Reporting from afar

CAIRO–In the fast-paced Internet age, timing has become vitally important for news organizations to remain afloat. With dwindling revenue from online enterprises and the dominance of the larger, well-established wire services such as Reuters and the Associated Press, having reporters at the ends of the earth is becoming more and more difficult.
A number of news organizations have taken to establishing a “base” of operations in one location, while continuing to report on events from thousands of miles away. This form of reporting has given rise to an ongoing debate over the ethical nature of such practices. Is it appropriate to report on a news story taking place in Morocco from Dubai? Some argue, yes, but others disagree, saying it inhibits journalism and weakens the profession.
“We have seen how the economic crisis has left its mark on journalism, especially in the Middle East, where you have a number of journalists working from one location, but reporting from many others,” says John Thomas, a journalism professor from the University of Washington.
He says that a fast-growing number of people across the globe receive their news via the Internet, which means news organizations must act quickly in order to post breaking stories as quickly as possible.
This, he argues, has given rise to what he refers to as the “desk journalist,” or a reporter who files stories concerning a story from one location even if they are not on the ground.
“It is the world we live in and unfortunately without the proper money available to hire stringers in a number of places, newspapers and other organizations are getting capable desk journalists to do the work instead of paying someone in another country,” he adds. “It is a question of ethics and whether this is appropriate journalism.”
Thomas pointed to the rising number of pseudo wire services, such as All Headline News, which hire a staff based in the United States who write news briefs as if they are in the location they are writing about.
“If you look at their work, and the work of others similar, in the past year or so, they have allegedly written from Gaza, Iraq and a number of other hot spots, but the reality is they have lied to their client base about where the reporter is located. For the most part the dateline is false,” he adds, referring to the myriad articles from the American news agency where one reporter is datelined in more than one location daily.
The Las Vegas and Florida-based company did not return calls for comment when approached by Al-Masry Al-Youm.
A quick glance through their list of articles reveals that at least one reporter was apparently in Gaza City, Washington and Tokyo on the same day.
All Headline News is not the only organization reporting from afar, however. Voice of America’s Cairo office routinely files news stories on Iraq. Afraid for their reporters’ safety is once concern, but Iraq is not the only news filed from their Cairo location. Often, stories pertaining to the region, including Saudi Arabia and Libya are also reported from the Egyptian capital,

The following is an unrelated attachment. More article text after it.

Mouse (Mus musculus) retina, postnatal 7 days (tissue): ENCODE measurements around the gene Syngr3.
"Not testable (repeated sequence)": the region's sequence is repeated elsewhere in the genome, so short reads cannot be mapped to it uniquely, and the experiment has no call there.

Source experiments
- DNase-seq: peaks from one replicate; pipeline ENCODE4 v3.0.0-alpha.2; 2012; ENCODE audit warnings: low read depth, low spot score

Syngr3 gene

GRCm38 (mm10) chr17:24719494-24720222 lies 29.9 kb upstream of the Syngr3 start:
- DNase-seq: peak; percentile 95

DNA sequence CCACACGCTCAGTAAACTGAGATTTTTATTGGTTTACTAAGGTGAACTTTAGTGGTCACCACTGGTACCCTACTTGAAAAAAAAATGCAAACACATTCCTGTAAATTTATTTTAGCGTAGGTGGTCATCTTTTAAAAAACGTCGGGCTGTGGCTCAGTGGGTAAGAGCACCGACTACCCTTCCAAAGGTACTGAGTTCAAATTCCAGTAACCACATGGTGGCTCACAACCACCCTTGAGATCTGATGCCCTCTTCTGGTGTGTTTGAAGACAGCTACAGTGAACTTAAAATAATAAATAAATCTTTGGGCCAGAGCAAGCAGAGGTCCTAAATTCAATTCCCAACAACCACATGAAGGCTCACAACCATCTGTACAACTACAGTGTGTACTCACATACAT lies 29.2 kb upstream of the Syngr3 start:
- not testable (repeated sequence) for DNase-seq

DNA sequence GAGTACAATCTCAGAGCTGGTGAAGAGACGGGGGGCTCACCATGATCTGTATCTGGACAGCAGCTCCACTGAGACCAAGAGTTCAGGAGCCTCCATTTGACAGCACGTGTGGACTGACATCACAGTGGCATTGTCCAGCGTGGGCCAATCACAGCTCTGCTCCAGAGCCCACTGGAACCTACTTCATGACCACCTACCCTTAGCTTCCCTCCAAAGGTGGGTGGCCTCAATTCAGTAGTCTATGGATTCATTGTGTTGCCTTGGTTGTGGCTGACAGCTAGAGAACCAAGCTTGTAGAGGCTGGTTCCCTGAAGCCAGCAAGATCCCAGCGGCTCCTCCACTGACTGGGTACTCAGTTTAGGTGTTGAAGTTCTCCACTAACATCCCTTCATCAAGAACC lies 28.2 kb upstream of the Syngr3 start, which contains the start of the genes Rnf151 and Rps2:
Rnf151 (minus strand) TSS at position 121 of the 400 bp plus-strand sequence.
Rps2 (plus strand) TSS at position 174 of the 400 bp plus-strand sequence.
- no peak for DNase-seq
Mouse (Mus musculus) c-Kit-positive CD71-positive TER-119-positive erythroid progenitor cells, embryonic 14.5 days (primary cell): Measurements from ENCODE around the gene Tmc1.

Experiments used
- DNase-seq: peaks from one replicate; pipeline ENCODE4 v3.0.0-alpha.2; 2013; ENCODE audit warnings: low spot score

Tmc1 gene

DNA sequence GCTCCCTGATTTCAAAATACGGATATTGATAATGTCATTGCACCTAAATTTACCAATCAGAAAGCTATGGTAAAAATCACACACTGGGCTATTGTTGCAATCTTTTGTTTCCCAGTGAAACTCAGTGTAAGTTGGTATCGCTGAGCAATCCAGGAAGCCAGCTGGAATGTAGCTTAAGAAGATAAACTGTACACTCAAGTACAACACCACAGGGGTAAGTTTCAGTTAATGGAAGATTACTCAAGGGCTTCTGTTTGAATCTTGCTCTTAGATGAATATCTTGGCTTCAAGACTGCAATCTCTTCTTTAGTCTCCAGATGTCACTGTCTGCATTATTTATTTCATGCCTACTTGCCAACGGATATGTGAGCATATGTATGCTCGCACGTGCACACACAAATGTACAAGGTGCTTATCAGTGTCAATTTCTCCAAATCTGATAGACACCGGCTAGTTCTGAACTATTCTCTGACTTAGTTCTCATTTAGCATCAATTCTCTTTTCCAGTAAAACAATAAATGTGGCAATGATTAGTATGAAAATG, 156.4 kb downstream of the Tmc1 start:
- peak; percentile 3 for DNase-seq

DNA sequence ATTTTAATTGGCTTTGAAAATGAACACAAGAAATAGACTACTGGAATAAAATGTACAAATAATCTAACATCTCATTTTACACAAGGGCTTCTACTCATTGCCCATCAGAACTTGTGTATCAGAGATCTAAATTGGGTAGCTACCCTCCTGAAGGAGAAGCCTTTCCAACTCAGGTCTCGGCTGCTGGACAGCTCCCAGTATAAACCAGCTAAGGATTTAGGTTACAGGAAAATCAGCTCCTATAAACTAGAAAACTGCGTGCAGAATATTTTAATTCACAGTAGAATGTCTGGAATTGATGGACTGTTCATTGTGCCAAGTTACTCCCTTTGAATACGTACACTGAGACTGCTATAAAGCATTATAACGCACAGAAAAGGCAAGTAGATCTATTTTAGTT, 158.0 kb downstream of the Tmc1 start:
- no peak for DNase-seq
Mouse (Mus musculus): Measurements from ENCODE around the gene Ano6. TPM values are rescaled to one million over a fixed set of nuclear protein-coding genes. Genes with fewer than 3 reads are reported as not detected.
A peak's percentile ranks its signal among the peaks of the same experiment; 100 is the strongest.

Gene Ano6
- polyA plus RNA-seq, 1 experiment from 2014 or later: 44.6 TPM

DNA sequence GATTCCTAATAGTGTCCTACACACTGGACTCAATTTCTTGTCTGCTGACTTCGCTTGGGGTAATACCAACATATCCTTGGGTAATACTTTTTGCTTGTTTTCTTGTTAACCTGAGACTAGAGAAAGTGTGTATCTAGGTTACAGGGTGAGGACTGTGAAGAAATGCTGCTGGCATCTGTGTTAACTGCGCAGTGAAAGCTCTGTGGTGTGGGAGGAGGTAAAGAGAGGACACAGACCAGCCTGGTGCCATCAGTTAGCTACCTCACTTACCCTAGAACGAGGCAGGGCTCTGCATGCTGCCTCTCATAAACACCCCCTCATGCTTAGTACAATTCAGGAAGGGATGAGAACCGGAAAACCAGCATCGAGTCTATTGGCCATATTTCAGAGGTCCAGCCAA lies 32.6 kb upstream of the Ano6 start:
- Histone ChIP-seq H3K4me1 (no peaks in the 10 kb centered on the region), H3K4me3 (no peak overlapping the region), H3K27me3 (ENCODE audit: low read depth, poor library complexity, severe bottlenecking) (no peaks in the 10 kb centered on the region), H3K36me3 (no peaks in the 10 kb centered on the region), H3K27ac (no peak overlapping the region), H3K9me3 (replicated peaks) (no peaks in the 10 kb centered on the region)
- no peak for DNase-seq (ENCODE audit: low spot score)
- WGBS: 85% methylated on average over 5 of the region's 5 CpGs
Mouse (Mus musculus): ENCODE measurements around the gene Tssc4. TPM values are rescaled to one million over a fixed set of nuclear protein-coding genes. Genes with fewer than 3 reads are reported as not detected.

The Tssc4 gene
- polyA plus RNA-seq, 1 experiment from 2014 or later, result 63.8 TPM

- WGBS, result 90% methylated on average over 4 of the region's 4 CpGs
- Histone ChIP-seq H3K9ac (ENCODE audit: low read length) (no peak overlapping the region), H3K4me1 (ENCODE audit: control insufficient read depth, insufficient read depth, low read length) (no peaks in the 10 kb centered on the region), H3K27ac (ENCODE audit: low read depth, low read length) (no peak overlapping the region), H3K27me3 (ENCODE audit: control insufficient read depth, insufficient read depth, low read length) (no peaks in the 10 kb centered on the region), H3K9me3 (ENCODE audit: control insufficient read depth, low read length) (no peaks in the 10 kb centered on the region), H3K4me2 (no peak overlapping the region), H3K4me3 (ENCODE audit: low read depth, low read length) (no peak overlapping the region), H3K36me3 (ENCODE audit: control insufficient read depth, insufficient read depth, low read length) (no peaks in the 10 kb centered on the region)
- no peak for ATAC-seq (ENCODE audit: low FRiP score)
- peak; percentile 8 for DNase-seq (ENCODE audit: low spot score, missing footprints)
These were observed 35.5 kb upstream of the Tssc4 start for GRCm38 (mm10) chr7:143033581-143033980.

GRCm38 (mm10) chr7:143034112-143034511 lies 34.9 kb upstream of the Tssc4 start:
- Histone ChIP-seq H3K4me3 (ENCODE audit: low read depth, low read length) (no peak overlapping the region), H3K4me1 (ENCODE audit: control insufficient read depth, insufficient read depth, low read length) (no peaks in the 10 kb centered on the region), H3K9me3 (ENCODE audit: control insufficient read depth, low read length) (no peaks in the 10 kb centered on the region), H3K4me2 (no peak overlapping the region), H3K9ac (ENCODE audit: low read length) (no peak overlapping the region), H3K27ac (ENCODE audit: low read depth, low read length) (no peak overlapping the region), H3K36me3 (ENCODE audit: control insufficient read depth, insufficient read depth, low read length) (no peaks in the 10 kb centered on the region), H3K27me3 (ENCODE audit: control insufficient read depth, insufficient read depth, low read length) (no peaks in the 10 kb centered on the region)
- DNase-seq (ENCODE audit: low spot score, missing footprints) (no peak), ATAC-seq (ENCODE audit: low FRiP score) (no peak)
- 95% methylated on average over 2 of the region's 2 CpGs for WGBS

The German news organization Deutsche Presse Agency employs its vast number of reporters and translators in Cairo to report on the events in Iraq. The news reports come in and the staff translates and then publishes the news from around the region from the Cairo headquarters.
To note, however, Voice of America and DPA do not dateline the stories they write from Egypt as coming from somewhere else.
Making matters even more difficult for aspiring journalists is those companies who forego the dateline altogether in order to write news stories on an event away from their head office.
“This happens often and it is a way for us to create more content without actually having to hire people on the ground. If we can interview sources on the phone, then why would we pay someone to do it there?” an editor based in New York told Al-Masry Al-Youm. “It just doesn’t make financial sense,” the editor, who asked not to be named, said.
For independent correspondents attempting to make a living working for publications abroad, the phenomenon is understandably unwelcome. One reporter said that in recent months, he has pitched stories to organizations, and has been turned down because they argue, “they can do it from there.”
“I feel as though me being here is no longer important,” the journalist, who recently moved to Amman, Jordan, told Al-Masry Al-Youm. “A news event happens and I go to the editor to get a story and they say, ‘don’t worry about it, we will interview a couple people from here and put something out.’ It is really confusing, because we are taught that it is important to be on the ground and meet the people involved.”
For many, the issue of reporting from afar is an ethical matter that goes deeper than simple financial considerations. Thomas argues that reporters like the Amman-based journalist have a right to be angry.
“Certainly, according to the ethics of journalism, it doesn’t seem appropriate to write a story about an event without a direct relationship to what you are writing about, be that on the ground or in an area affected by the event. So, when organizations simply make a few phone calls from thousands of miles away, it enters a gray area.” He said. “It will be interesting to see where it goes from here.”

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